NEW YORK: Assigned by His Majesty Sultan Haitham bin Tarik, Foreign Minister Sayyid Badr bin Hamad al Busaidy headed the Sultanate of Oman’s delegation at the 2023 Sustainable Development Goals Summit, which kicked off on Tuesday at the United Nations (UN) Headquarters in New York.
At the opening of the summit, Sayyid Badr delivered Oman’s speech during which he conveyed His Majesty the Sultan’s greetings to the conferees, as well as His Majesty's appreciation for the efforts made to organise this major summit.
Sayyid Badr pointed out that the event takes place at prime time for joint efforts to improve all aspects of life, notably towards the realisation of the sustainable development goals (SDGs) in all sectors.
"Oman is exerting tangible efforts to achieve the goals of sustainable development, and, accordingly made technology, science and digital transition an essential part of its national strategies and legislation," said Sayyid Badr. He said, "Oman will submit its second voluntary national report in 2024, which will highlight the country’s strong commitment to achieving the target objectives and maintaining comprehensive progress in various social, economic, scientific, environmental and renewable energy fields."
Sayyid Badr stressed that Oman’s march to achieve sustainable development goals, as stipulated in Oman Vision 2040, reflects the country’s strong commitment to science, technology and innovation. Oman’s action also consolidates international efforts and cooperation to transfer knowledge and technology and facilitate investment and employment opportunities to ensure a safe and prosperous future for all, said Sayyid Badr.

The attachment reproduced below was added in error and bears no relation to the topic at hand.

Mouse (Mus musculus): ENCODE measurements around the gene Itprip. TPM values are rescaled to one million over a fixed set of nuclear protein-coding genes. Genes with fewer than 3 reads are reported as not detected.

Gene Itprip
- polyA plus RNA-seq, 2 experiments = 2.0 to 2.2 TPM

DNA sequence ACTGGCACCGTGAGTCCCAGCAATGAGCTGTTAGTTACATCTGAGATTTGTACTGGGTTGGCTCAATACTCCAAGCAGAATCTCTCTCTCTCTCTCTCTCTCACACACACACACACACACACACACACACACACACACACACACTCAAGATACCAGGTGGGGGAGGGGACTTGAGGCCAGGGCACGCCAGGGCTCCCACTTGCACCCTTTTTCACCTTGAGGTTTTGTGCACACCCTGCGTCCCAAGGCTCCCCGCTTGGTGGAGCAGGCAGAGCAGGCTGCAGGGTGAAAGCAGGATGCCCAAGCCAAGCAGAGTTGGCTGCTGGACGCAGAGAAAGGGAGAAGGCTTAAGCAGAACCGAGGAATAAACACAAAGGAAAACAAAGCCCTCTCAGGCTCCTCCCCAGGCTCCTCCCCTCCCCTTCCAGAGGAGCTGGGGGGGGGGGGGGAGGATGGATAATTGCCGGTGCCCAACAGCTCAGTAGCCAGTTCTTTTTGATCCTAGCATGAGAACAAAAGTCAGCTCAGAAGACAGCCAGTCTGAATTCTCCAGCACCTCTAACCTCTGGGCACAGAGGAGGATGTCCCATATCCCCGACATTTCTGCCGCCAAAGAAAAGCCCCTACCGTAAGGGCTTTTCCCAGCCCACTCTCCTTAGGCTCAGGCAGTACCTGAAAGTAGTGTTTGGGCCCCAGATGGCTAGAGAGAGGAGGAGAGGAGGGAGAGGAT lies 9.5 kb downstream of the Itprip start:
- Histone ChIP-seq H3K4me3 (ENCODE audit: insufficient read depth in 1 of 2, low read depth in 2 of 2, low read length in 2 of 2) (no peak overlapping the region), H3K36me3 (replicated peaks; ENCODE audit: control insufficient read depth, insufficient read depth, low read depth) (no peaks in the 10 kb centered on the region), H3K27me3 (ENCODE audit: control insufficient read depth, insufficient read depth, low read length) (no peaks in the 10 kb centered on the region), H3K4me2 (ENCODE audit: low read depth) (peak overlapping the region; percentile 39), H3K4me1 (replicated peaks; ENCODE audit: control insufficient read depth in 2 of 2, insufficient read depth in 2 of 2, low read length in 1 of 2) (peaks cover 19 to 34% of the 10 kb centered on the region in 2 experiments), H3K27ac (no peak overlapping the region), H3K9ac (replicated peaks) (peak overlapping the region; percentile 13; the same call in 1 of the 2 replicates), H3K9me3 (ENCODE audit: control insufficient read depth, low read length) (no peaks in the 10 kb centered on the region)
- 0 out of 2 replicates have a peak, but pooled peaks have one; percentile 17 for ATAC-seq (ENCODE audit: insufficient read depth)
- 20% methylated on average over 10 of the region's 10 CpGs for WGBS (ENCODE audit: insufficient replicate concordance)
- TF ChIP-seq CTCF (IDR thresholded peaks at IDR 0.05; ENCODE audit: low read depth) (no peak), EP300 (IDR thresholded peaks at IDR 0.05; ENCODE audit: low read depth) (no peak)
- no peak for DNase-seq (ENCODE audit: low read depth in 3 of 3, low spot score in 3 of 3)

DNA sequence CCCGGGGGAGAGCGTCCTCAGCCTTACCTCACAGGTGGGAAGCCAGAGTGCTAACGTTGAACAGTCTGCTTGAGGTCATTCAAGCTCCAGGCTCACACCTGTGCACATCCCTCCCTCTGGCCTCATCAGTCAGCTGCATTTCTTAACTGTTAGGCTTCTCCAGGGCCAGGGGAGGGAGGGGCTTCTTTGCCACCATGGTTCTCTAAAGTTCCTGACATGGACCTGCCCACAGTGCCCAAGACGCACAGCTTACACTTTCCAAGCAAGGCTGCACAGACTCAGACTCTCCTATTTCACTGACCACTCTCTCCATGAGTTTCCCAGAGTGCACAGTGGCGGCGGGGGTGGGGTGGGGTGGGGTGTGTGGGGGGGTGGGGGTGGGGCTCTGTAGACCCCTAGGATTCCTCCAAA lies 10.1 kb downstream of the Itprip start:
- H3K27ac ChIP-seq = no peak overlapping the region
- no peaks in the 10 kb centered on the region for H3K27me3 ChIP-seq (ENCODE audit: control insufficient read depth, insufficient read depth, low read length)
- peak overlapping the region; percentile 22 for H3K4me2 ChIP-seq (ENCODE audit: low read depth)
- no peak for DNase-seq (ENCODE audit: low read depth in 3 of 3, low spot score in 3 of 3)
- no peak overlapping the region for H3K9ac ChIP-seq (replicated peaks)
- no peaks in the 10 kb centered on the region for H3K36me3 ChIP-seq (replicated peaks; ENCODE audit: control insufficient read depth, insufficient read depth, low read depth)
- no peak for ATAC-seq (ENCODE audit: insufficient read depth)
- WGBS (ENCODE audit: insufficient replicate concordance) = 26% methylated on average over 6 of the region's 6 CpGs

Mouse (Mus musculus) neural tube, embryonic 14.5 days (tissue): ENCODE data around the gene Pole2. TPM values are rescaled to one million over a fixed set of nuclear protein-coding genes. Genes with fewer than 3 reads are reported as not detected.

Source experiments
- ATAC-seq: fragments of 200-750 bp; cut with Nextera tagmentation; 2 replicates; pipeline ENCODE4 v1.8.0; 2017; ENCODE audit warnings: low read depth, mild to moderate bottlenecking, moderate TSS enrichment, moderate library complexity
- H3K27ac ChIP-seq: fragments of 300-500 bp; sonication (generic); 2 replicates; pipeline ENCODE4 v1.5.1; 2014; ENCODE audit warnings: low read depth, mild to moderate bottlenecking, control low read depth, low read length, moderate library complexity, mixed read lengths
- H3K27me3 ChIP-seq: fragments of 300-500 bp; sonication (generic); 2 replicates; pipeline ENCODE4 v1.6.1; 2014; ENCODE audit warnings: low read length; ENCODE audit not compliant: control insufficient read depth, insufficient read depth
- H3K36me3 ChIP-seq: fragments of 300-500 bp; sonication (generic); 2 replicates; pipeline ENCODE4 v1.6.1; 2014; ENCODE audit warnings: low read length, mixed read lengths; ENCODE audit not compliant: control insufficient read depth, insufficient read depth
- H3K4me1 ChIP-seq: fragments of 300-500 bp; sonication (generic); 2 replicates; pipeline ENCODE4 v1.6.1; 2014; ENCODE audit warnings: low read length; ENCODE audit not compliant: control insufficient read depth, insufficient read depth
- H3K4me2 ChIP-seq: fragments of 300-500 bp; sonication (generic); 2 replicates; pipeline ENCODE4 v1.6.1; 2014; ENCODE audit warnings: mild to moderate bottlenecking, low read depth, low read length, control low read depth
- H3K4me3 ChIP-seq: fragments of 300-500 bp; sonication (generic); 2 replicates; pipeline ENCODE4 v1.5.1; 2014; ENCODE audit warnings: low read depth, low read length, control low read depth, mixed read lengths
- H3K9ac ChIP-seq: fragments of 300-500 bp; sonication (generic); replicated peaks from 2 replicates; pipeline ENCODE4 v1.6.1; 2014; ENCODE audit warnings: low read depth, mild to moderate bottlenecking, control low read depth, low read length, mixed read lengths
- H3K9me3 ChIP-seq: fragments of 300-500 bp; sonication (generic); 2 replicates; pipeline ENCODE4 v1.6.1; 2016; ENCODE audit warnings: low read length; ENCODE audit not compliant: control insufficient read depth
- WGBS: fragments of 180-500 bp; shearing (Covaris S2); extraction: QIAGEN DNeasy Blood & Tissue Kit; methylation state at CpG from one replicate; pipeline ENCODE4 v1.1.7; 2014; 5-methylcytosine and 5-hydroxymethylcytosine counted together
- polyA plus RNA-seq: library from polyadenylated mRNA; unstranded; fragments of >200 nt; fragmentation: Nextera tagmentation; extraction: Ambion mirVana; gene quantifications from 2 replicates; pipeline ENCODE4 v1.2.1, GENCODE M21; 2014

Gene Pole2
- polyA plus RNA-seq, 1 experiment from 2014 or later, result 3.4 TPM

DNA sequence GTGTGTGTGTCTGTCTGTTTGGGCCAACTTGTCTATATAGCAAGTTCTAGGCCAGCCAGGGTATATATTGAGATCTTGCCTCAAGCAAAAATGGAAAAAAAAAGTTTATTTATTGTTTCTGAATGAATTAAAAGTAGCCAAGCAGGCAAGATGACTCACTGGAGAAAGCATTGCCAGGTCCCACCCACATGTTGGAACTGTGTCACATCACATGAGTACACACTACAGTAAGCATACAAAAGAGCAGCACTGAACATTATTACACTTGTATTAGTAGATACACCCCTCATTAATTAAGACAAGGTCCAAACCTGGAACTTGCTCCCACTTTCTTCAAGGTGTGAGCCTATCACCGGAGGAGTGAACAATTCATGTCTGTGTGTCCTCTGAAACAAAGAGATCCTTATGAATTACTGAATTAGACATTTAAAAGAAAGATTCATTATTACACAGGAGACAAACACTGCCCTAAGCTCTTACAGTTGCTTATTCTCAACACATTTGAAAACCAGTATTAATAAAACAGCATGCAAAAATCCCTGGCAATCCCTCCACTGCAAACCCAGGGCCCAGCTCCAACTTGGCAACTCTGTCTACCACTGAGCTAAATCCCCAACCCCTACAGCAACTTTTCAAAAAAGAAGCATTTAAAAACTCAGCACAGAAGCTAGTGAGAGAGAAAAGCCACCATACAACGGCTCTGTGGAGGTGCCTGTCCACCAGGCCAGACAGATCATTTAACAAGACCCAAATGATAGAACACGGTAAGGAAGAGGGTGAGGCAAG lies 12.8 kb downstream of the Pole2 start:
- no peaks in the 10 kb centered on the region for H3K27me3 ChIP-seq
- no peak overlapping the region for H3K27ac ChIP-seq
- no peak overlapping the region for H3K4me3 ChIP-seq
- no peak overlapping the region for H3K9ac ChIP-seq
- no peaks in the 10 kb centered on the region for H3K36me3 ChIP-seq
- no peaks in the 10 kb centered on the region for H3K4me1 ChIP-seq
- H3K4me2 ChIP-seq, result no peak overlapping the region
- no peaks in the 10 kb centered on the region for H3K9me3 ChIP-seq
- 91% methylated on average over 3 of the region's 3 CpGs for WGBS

In this context, he expressed the conviction that integration and cooperation among various sectors constitute a necessity and require good understanding of challenges and opportunities, as well as the development of innovative solutions.
Roughly halfway to the 2030 deadline to meet the UN's Sustainable Development Goals (SDGs) - agreed as a development yardstick in 2015 - only 15 per cent of the targets are on track, raising the stakes for a SDG Summit.
"It's time to take a hard look at how badly we are off track," said John Gilroy, climate and sustainable development lead for the Permanent Mission of Ireland to the United Nations.
"At the halfway point to the SDG deadline, the eyes of the world are on you once again," UN Secretary-General António Guterres told the gathering. "We can prevail. If we act now. If we act together."
Seeking to regain lost momentum, Guterres has called for at least $500 billion per year in extra funding from wealthy nations to help reach the goals by 2030 - and leaders are expected to make new interim SDG commitments this week, including benchmarks to cut inequality and poverty by 2027. - ONA